Nevada Fall Gardening Checklist

By Mark Hostetler Published 10/11/2007 | Real Estate

There are certain challenges when gardening in the Nevada climate, but don't despair; it doesn't mean you can't have a lush green lawn filled with vibrant annuals or spring bulbs. There are however, some maintenance and planting tips that need to be considered during the autumn months.

Here is a handy checklist for those fall gardening to do's:

Reseeding lawns - The hot summer temperatures can do a lot of damage to a lawn; late September is an ideal time for reseeding and repairing that damage.   Make certain you don't purchase bargain varieties of lawn seed, such as Kentucky 31 or K31. Most people are disappointed with this grass due to its coarse texture.

A year round green lawn  can be obtained by over seeding it with perennial ryegrass versus annual ryegrass.

Give your lawn one last feeding using a fertilizer containing potassium and cut back watering your lawn to once a week in the winter months.

Colorful annuals - Believe it or not, autumn planting is the time to get the most color and longevity from your annuals in the Las Vegas area. They thrive in the milder climate and with some loving care may bloom again next spring.

Here are some ideas for cool-season annuals:

African daisies, alyssum, asters, baby's breath, bachelor buttons, bells of Ireland, calendulas, candytuft, carnations, clarkia, columbine, delphinium, dianthus or sweet William, gaill ardia, hollyhock, larkspur, nirembergia, pansy, petunia, poppies, snapdragons, statice, stocks, sweet peas, verbena, viola, ornamental kale and cabbage.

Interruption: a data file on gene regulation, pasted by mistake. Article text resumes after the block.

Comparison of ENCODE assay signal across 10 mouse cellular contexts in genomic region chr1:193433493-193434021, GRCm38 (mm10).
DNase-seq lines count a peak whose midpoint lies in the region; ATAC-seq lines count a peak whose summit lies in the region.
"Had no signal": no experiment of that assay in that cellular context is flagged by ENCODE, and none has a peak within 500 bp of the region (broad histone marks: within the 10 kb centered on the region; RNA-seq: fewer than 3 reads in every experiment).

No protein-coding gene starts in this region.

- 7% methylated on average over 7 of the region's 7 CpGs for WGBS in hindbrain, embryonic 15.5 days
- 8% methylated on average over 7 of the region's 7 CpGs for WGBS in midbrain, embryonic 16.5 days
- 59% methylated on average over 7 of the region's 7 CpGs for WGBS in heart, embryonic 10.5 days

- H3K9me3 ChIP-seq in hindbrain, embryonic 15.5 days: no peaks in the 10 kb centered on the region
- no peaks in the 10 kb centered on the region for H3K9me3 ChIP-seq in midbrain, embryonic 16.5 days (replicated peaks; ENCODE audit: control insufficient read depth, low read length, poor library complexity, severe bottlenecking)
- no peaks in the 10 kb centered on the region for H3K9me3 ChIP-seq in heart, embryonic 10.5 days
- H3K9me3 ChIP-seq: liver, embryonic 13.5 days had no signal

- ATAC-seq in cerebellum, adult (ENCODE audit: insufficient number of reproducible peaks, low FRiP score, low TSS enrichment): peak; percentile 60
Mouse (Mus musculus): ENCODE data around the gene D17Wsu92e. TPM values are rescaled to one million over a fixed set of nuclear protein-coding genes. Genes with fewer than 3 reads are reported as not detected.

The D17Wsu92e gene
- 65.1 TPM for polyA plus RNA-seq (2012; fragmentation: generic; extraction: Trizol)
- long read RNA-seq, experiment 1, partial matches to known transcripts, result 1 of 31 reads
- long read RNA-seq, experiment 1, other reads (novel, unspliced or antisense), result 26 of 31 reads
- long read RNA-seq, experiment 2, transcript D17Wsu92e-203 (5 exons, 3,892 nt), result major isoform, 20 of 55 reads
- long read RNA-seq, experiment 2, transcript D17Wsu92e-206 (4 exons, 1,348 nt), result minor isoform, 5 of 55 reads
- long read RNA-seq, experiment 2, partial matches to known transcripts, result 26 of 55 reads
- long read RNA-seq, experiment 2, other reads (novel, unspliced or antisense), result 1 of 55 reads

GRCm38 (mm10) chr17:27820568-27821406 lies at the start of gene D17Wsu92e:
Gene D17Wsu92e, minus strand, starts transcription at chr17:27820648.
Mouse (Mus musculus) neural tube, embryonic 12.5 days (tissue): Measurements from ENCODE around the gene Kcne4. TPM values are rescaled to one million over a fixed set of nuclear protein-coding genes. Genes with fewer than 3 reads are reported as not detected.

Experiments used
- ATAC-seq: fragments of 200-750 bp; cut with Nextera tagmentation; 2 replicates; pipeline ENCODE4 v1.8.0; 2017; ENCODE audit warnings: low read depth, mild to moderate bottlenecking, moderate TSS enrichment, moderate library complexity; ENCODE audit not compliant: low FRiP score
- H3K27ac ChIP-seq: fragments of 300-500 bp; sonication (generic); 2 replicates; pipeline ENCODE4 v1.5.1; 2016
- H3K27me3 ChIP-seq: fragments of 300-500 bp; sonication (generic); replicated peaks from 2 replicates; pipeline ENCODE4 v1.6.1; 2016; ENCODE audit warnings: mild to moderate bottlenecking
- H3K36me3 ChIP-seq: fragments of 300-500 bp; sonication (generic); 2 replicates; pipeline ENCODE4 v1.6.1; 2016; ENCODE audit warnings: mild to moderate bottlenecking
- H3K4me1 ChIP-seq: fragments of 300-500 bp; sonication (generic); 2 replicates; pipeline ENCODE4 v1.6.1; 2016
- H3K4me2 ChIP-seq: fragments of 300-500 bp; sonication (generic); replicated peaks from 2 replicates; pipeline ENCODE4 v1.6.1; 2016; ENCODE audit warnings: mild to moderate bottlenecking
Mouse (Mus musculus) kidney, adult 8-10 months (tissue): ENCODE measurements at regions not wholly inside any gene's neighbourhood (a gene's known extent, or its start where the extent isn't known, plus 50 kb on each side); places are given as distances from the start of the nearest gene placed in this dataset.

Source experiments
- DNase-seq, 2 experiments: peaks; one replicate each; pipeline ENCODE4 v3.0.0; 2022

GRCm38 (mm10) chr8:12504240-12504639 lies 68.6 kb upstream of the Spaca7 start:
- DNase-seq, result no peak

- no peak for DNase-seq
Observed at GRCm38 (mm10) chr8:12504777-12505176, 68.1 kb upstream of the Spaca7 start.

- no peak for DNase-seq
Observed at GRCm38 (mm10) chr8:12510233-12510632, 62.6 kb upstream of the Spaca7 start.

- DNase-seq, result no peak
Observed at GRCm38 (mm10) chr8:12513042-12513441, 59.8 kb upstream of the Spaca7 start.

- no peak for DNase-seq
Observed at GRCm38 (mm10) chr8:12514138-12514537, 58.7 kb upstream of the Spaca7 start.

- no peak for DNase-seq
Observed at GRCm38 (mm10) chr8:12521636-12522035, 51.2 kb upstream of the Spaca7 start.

Compost for your bedding plants -  Our dry soil is scarce in organic matter, which needs to be supplemented in the form of compost or peat moss. It provides much needed drainage and oxygen as well as feeding nutrients to the plants.

A recipe for a healthy garden includes:

Spreading 3 to 4 inches of some form of organic material on the bed.


Add two to three pounds of 16-20-0 fertilizer and equal amounts of sulfur per 100 square feet.  Work ingredients into the top 8 to 10 inches of the soil with a spade or rototiller.

Get those bulbs planted - Nothing is more uplifting on a cold winter day, then looking out  and seeing a bed of brightly colored tulips providing hope for spring. Late October is the time to get those bulbs in the ground while the soil is cool. Normally these bulbs thrive in areas where the ground has been chilly for a long time, but this is a condition we can simulate. Place the bulbs in a paper bag and store them in your vegetable crisper for four to six weeks before planting.

Prepare your beds using plenty of organic matter and ensuring you have good drainage.  Once they have bloomed, mulch with at least 2 inches of well-rotted manure. Don't forget that our winter temperatures may be quite warm, just make certain to occasionally dig into the soil to test it for moisture, they may need watering.

Roses - After the fall blooming is over, trim back the canes using a 45 degree angle cut, by about one-third. Do any heavy pruning in the early spring.

Garden clean-up - Make certain to compost any dead vegetables or foliage and rake up any fallen leaves.

Garden tool tune-up - Now is the time to ensure your tools are ready for next spring. Wash them off, sand down the wooden handles and metal parts, wiping them with an oiled rag to prevent rust. It's a bit of a chore, but you'll be glad you took the time.

Gardening in Nevada has its challenges, but a little bit of tender loving care at this time of year will result in  happy,  healthy plants next spring.

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